[11]  Having found that the movie was incorrectly classified and screened in inappropriate time-bands, we are satisfied that the broadcaster did not adequately consider the interests of child viewers. Although parents were given some indication of the movie’s content by the ‘M’ rating and the warning “contains violence”, parents should be able to rely on free-to-air programming during the day on the weekend to be suitable, at the least, for a supervised child viewer. They should be able to rely on the time-bands set out in Appendix 1 to the Code, in the belief that their children will not be exposed to AO material before 8.30pm.

[12]  The Free-to-Air Television Code defines a child as being under the age of 14 years, so a movie classified ‘M’ – suitable for people over the age of 16 – should not have screened during the day and before the 8.30pm AO watershed.

[13]  We therefore find that the potential harm caused in terms of the objectives of Standard 9 (protecting child viewers from unsuitable content) outweighed the broadcaster’s right to freedom of expression, and we uphold this part of the complaint.

Did the broadcaster exercise adequate care and discretion when dealing with the issue of violence?

[14]  Standard 10 states that broadcasters should exercise care and discretion when dealing with the issue of violence. In Knight and TVWorks Ltd,2 the Authority described the objective of Standard 10 as follows:

...the violence standard exists to ensure that broadcasters use care and discretion to exclude unsuitable violent material and to promote the use of warnings where necessary to protect viewers – particularly child viewers.

[15]  While some very violent behaviour was shown, this reflected the historical events which were the subject of the film. It would not have been unexpected in the context of a movie of the martial arts genre.

[16]  Nevertheless, for the reasons discussed in relation to responsible programming and children’s interests – namely, that the movie was incorrectly classified and should have been restricted to screening after 8.30pm – we find that the broadcaster did not exercise adequate care and discretion.

[17]  We therefore uphold the complaint that the movie breached Standard 10.

Did the broadcast threaten current norms of good taste and decency?

[18]  Standard 1 states that broadcasters should observe standards of good taste and decency. The standard is primarily concerned with the broadcast of sexual material, nudity, coarse language or violence.3

[19]  When we consider an alleged breach of good taste and decency, we take into account the context of the broadcast, which here includes:

  • Ip Man was broadcast at 7am, 2pm, 7pm and 8pm, during children’s normally accepted viewing times
  • the broadcast stated that it was rated “M”, which was incorrect
  • the movie was preceded by the warning, “contains violence”
  • this was a well-regarded film which was widely distributed
  • the film was based on historical events
  • expectations of the martial arts genre.

[20]  While we have found above that the movie was incorrectly classified and should have been broadcast in AO time, this does not necessarily mean that it strayed beyond current norms of good taste and decency in the context in which it screened. In this respect, we reiterate that Standard 1 is primarily concerned with four categories of material, the relevant category here being violent content. The level of violence was not extreme, and in our view it did not dominate the movie. We consider that the content would have been consistent with audience expectations of a film about a martial arts legend, particularly given the pre-broadcast warning for “violence”. We find that overall, the level of violence, the movie’s genre, and the pre-broadcast warning outweighed the movie’s incorrect classification and times of broadcast, so that when taken in context, it would not have surprised or offended most viewers.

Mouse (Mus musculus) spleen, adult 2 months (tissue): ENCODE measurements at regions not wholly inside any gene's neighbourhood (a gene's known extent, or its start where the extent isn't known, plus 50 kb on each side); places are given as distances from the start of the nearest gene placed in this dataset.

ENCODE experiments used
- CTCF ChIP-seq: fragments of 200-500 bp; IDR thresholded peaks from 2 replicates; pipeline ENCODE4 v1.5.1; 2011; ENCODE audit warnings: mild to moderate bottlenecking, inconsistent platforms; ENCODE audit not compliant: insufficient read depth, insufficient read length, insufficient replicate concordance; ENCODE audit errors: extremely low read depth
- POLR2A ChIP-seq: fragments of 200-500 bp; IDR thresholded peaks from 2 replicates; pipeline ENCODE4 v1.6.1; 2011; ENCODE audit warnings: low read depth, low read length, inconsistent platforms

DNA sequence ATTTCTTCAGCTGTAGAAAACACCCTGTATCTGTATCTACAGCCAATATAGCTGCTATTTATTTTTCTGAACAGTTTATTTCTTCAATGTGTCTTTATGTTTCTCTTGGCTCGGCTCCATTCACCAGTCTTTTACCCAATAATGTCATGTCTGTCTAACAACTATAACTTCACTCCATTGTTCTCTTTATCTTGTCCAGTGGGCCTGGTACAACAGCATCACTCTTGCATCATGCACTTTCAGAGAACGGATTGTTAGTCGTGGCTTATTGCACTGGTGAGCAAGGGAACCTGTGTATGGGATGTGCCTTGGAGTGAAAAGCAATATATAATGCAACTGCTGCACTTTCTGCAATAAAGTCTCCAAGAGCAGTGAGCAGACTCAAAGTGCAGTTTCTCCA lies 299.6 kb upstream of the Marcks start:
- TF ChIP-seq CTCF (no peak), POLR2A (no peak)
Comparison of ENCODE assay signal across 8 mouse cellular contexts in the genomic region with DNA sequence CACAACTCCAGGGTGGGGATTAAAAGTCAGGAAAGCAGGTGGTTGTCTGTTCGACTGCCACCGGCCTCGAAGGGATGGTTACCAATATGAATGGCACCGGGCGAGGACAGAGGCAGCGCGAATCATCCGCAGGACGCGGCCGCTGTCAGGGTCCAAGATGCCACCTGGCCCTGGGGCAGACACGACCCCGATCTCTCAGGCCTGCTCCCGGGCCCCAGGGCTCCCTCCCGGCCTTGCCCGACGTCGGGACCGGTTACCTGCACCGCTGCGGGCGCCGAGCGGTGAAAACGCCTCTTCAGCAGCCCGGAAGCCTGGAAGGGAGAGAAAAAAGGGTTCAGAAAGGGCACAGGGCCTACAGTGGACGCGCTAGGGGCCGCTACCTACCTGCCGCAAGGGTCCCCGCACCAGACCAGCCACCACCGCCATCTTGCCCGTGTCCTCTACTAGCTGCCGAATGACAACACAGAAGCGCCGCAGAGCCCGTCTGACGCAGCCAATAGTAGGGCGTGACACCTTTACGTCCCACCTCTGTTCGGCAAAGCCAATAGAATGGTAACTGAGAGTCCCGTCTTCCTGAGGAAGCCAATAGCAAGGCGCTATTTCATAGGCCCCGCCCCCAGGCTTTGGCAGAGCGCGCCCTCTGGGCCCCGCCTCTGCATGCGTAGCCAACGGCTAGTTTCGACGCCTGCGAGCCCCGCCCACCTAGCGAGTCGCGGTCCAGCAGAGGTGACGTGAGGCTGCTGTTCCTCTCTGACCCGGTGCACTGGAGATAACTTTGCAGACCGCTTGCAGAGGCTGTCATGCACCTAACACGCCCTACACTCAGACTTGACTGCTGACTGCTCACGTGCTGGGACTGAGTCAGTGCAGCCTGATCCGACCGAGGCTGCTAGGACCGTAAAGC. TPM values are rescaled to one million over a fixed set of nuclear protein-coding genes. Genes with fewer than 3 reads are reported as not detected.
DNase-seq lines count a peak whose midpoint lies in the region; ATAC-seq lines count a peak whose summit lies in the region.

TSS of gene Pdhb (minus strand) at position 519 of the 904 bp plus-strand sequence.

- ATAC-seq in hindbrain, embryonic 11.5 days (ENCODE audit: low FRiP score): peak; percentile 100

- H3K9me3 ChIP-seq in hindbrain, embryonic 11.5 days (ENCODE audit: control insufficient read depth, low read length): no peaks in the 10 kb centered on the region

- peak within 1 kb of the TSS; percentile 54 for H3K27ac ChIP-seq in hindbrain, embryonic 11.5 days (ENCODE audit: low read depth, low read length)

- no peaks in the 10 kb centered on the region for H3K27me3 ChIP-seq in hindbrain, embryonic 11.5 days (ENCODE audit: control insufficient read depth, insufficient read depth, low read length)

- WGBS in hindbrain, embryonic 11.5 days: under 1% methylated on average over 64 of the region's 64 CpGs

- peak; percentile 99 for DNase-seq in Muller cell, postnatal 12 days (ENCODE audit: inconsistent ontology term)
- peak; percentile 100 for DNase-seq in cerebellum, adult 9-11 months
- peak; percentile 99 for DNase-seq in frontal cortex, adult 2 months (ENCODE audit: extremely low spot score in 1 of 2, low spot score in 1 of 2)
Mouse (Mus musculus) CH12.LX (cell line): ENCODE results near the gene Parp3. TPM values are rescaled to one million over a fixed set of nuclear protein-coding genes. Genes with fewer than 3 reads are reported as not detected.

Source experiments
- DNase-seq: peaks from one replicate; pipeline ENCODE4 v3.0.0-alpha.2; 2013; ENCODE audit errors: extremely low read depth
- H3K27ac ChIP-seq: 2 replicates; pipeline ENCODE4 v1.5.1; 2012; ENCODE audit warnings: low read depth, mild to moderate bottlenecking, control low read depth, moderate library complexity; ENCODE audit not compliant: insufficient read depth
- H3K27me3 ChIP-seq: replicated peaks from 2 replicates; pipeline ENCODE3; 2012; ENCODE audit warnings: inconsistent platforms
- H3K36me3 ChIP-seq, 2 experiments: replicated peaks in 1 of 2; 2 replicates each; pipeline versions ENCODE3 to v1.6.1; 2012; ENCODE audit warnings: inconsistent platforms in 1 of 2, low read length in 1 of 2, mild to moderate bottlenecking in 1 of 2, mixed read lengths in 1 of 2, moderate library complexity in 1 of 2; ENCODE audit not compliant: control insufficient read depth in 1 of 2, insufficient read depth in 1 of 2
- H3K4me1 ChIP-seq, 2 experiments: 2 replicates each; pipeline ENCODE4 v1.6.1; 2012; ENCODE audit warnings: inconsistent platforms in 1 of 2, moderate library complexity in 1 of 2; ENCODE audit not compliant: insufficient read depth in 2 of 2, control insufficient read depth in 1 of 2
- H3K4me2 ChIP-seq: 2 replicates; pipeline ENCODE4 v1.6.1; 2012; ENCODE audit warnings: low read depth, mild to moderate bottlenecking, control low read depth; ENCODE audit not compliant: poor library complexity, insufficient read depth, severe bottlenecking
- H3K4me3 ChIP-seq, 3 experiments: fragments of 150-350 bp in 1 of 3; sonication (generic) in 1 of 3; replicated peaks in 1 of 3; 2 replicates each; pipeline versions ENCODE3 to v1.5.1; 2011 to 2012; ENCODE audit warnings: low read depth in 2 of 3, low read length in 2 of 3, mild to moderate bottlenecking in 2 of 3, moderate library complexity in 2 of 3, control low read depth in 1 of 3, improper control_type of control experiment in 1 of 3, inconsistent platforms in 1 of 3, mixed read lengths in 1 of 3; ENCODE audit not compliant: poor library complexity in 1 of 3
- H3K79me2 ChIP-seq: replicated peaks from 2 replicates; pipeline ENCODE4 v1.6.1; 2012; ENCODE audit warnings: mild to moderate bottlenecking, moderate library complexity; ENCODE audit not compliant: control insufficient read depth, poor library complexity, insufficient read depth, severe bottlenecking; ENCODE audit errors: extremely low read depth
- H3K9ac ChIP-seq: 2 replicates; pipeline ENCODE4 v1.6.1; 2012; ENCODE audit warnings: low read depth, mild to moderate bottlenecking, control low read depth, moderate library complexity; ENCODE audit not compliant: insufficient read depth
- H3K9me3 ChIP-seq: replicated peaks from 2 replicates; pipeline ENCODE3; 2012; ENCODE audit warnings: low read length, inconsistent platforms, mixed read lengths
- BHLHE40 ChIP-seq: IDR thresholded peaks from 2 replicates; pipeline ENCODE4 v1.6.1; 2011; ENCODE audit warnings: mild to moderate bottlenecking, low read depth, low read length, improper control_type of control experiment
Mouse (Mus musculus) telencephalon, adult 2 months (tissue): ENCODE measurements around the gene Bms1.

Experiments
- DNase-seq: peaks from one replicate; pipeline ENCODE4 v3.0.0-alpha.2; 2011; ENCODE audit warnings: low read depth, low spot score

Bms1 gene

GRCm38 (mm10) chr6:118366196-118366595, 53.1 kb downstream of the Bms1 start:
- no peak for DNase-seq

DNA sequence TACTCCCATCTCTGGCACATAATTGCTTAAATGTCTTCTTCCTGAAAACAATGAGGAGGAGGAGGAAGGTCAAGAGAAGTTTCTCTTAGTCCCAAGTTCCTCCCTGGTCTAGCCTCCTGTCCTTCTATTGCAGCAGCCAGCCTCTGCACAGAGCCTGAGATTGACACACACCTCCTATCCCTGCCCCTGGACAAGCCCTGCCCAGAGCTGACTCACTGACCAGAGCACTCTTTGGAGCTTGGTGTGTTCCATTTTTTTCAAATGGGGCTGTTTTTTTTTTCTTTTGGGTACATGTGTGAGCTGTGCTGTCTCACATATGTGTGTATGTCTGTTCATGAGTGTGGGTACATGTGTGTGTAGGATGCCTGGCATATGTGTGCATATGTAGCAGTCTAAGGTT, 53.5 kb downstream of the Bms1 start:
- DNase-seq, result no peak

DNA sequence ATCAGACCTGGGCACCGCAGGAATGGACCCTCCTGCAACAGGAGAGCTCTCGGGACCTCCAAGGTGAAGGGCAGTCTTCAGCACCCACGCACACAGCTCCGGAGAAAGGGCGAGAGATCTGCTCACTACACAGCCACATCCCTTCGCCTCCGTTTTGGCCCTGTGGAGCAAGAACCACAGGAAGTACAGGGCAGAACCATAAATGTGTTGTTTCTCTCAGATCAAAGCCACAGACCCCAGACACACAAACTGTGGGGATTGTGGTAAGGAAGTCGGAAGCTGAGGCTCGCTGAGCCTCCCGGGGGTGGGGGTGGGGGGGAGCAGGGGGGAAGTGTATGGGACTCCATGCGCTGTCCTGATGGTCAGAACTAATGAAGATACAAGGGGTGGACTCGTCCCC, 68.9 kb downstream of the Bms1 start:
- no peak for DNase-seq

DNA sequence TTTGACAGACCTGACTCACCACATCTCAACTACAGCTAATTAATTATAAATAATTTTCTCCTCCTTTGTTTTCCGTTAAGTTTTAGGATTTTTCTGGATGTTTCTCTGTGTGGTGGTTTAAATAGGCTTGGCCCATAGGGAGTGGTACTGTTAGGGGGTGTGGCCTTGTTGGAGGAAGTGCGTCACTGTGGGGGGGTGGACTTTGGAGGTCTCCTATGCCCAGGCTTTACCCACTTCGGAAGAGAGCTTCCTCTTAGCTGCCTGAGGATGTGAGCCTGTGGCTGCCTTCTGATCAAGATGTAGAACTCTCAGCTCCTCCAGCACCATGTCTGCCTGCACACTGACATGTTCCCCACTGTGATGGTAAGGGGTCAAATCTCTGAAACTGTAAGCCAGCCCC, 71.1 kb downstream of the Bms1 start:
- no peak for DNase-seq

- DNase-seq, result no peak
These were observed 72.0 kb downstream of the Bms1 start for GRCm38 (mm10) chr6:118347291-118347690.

[21]  We therefore decline to uphold the complaint under Standard 1.

Did the broadcast encourage the denigration of, or discrimination against, any section of the community?

[22]  Standard 7 protects against broadcasts which encourage the denigration of, or discrimination against, a section of the community. Mr Wong argued that the movie promoted discrimination against cultural beliefs.

[23]  Guideline 7a to Standard 7 states that the standard is not intended to prevent the broadcast of material that is legitimate drama. Ip Man fell within this category. It was a well-regarded film which was widely distributed, and which dealt with historical events in a dramatised way. We therefore disagree that the movie could be seen as encouraging the denigration of, or discrimination against, any section of the community.

[24]  We therefore decline to uphold the Standard 7 complaint.

Did the broadcast breach standards relating to the discussion of controversial issues?

[25]  Mr Wong argued that the movie promoted hatred between different nationalities.

[26]  Standard 4 applies only to news, current affairs and factual programmes. While Ip Man was based on historical events, it was clearly dramatised for the purposes of entertainment, and does not fall within any of the categories to which the standard applies.

[27]  We therefore decline to uphold the complaint under Standard 4.

 

For the above reasons the Authority upholds the complaint that the broadcast by World TV Ltd of Ip Man on 18 and 19 February 2012 breached Standards 8, 9 and 10 of the Free-to-Air Television Code of Broadcasting Practice.

[28]  Having upheld the complaint, we may make orders under sections 13 and 16 of the Broadcasting Act 1989. We do not intend to do so on this occasion. This is the first complaint that has been upheld against World TV, and the broadcaster has acknowledged in its decision on the complaint that it overlooked the requirements of the Code in this instance. We consider that the publication of this decision will serve to clarify for the broadcaster our expectations regarding its adherence to the standards and particularly the classification system.

Signed for and on behalf of the Authority

 

Peter Radich
Chair
17 July 2012